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Thread: what is 4140 steel?

  1. #1

    what is 4140 steel?

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    today I was talking to a guy at a place that has tons of steel,,,and he asked me about my knife on my hip,,,so I told him I made it myself,,,and he took me to the back and showed me a huge pile of steel that i could pick out what i wanted,,,'

    he said the steel would get hard if heated and quenched in oil...

    I looked up the numbers for the steel and saw it was listed as 4140 steel

    Now I have used 52100 and 5160,,,but never have I even heard of 4140 steel...

    anyone think it would be worth forgeing?

  2. #2
    If memory serves, that is an ordanance steel used for gun recievers etc. I have no idea on using it for knives, take a look at the chem analysis and try a test piece. - Charles

  3. #3
    got off the phone with the guy,,asked him about your post,,,,he looked it up, and althought he said tons of things that were likely important,,I didnt understand a thing he said..

    However he told me that based on the 41 part of the 4140 name of this steel. that he 'thinks" this steel is a "mild carbon" steel

    Now this I understand to mean is not the same as 'mild steel"?

    he says that 4140 does get hard,,,so this tends to make me think that it is not just normal "mild steel" as that stuff is said to not be able to harden...

  4. #4
    Join Date
    Dec 1999
    Walla Walla Washington USA
    4140 is a good steel for gun parts, barrels and knife fittings. It just barely has enough carbon content to harden. It wouldnt make a decent blade but It takes on the best deepest blues in the world. You should see it with Nitre Blue!
    Please visit my website at click on my Knifedogs personal forum at: for hours and hours of tutorials on Knives and Cut N Shoot combinations

  5. #5
    The reason I went to his store in the first place is that I was looking for a store that might stock 5160 or 52100 steel. My John Deer load shaft supply has about dried up on me,,,,the new tractors do not have load shafts...

    He looked in his stock books for my steel, but
    He had never heard of such steel for sale in my town..

    I need to find a cheap way to get 5160 steel that is as clean as load shafts, and is big enough to allow me to work the steel in my forge....(because it's fun thats why).

  6. #6
    Join Date
    Jul 1999
    Great Falls, Montana


    The "41" designates this steel as a Chrome/Moly steel. The "40" indicates the amount of carbon present measured as .040%. It is very often used for gun barrels/receivers. It is not highly hardenable, but is very impact resistant when heat treated, which makes it an excellent choice for the types of pressures present in gun barrels. Most modern made power hammer dies are also made from this type of steel. I keep small amounts of it around the shop for creating specific impact type tools such as texturing dies, larger hot punches, and of course the odd die for the power hammers.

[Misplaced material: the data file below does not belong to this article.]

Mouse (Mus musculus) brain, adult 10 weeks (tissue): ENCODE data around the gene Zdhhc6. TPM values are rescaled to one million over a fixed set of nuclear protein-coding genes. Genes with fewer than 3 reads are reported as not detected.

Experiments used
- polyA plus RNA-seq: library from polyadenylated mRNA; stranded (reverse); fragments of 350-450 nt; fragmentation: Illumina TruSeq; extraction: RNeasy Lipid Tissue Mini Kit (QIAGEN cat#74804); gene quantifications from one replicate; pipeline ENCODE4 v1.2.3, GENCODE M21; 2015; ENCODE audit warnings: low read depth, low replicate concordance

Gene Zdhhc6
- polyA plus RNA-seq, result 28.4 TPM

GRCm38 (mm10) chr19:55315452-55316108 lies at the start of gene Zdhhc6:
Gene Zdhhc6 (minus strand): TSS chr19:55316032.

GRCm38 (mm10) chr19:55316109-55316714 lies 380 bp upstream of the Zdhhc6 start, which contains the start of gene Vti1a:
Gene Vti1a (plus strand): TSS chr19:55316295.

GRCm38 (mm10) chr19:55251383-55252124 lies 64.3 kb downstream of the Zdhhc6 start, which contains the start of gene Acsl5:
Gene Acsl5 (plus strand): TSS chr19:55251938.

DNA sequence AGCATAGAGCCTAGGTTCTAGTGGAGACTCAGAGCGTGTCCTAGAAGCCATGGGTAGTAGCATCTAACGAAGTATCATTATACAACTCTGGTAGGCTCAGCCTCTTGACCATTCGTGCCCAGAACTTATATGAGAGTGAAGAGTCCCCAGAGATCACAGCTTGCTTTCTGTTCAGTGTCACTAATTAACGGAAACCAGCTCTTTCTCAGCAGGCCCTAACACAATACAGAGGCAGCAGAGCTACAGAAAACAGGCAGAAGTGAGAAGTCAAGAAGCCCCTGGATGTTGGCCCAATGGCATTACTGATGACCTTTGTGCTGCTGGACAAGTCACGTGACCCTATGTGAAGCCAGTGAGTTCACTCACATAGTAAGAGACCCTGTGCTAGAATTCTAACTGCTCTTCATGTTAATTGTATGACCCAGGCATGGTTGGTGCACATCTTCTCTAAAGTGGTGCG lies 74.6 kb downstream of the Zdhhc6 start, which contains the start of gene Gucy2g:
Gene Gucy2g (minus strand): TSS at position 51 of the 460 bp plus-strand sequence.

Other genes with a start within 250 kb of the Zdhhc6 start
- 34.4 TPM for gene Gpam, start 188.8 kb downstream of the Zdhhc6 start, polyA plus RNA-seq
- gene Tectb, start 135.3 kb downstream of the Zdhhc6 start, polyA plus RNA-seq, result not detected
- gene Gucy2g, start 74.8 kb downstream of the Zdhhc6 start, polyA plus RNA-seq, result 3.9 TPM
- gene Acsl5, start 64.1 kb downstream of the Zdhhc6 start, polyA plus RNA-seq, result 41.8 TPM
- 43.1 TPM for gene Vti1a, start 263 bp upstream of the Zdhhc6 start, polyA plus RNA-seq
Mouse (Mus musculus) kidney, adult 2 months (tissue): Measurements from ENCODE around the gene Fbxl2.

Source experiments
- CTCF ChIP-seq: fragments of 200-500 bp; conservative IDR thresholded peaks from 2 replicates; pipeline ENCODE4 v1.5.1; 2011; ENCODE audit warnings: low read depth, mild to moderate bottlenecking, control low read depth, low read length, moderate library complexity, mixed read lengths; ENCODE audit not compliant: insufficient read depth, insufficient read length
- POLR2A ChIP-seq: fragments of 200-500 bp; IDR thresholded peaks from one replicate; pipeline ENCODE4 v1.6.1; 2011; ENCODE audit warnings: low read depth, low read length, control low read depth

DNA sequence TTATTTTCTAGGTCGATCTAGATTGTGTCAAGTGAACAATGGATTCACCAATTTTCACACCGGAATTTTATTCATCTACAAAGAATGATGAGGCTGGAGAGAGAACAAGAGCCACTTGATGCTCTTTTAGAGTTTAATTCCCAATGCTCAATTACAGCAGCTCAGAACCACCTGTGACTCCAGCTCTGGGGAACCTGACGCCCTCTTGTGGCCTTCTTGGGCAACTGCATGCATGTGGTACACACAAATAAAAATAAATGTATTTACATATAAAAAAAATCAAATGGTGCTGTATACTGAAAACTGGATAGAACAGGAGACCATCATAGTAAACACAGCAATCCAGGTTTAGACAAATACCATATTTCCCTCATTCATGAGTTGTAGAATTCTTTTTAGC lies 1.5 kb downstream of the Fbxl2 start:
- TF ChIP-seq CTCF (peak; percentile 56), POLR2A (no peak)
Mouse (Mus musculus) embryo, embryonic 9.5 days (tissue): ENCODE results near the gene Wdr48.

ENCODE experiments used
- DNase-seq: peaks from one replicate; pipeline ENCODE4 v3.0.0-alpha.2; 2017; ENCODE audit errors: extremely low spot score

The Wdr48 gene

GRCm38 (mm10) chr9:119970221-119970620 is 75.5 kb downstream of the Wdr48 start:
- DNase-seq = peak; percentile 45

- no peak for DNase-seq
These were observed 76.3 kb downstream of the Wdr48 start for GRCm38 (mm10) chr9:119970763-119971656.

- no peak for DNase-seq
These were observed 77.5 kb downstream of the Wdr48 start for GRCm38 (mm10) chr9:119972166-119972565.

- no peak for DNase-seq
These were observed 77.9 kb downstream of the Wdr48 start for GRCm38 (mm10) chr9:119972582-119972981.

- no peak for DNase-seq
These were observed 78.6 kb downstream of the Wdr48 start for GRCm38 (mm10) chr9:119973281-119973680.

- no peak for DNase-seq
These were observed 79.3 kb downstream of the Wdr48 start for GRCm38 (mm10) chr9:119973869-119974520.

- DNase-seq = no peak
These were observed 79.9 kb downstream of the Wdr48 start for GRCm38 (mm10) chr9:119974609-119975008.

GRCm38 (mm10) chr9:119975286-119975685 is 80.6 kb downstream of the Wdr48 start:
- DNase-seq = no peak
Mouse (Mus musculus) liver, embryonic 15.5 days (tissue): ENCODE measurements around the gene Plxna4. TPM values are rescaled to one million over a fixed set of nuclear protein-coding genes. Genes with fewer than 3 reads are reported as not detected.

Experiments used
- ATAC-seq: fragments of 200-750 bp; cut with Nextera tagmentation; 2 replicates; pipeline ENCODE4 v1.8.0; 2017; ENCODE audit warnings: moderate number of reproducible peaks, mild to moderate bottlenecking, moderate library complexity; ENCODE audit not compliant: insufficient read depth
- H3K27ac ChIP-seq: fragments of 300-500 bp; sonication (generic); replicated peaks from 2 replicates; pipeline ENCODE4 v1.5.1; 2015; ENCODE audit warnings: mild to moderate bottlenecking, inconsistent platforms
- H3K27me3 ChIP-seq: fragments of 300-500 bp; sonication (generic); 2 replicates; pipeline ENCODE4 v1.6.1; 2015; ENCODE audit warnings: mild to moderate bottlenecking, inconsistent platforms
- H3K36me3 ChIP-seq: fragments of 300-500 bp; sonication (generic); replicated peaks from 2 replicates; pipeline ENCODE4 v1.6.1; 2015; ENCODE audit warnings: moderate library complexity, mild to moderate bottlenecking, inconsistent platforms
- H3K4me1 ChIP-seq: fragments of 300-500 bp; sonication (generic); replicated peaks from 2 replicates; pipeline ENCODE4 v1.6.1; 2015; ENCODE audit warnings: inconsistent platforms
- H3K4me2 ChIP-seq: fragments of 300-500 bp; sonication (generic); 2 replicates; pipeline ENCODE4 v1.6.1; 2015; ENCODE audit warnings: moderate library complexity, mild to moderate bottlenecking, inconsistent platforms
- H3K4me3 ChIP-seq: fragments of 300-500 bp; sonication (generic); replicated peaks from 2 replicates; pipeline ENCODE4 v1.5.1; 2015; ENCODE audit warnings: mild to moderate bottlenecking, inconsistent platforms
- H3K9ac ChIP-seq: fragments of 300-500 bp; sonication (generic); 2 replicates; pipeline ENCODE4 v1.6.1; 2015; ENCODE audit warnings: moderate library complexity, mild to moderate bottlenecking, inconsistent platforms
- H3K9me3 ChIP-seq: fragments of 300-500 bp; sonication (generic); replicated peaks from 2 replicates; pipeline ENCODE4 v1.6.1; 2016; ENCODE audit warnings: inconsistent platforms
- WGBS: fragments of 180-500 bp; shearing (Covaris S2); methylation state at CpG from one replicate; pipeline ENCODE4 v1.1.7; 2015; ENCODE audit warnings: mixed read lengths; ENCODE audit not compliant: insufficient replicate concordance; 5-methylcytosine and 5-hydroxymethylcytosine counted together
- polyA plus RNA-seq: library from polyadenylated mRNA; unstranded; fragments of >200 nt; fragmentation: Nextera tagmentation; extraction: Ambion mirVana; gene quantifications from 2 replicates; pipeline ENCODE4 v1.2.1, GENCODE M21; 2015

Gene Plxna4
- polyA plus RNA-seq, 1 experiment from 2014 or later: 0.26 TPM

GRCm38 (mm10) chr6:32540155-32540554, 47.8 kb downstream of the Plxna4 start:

7. #7
    okay....clearly it is not worth the effort to forge into a knife...

    too bad,,,,it would have been free....perhaps thats why it was free..

    On another topic here on the BF, there was a guy showing his knife that he had forged from some rebar.

    well, he said that he used some type 60 rebar and not to use the type 40 rebar.

    so ,,,because I need to find some free steel to forge this winter,,,I went down to the local grand Forks lunbar yard and looked at the 2 and 4 foot rebar

    all I could find on the rebar was something about the fact that it was made in Mexeco.

    not much help...
    Last edited by DaQo'tah Forge; 12-16-2003 at 12:39 AM.

  8. #8
    Join Date
    Mar 2002
    West Virginia
    I have some, though I thought mine might be 4160, from Douglas Barrel and it is great - really great - for rolling stainless foil packet folds for heat treating. Any one doing their own stainless heat treat in foil needing a heavy steel rolling pin can email me and for postage I'll send you an adequate piece.


  9. #9
    Join Date
    Jun 2003
    NY state
    4140 is an excellent steel, an excellent combination of strength vs cost .Used for rifle barrels ,aircraft tubing , high strength bolts etc.For knives however it doesn't have enough carbon to create a very wear resistant edge.

  10. #10
    Join Date
    Nov 1999
    Right behind the drinking fountain
    If it's free, I would get some from the guy. You could always use it for blued guards and buttcaps.

    At one point, my life was meaningless. Hobos spit on me and little children would run up and punch me in the groin.

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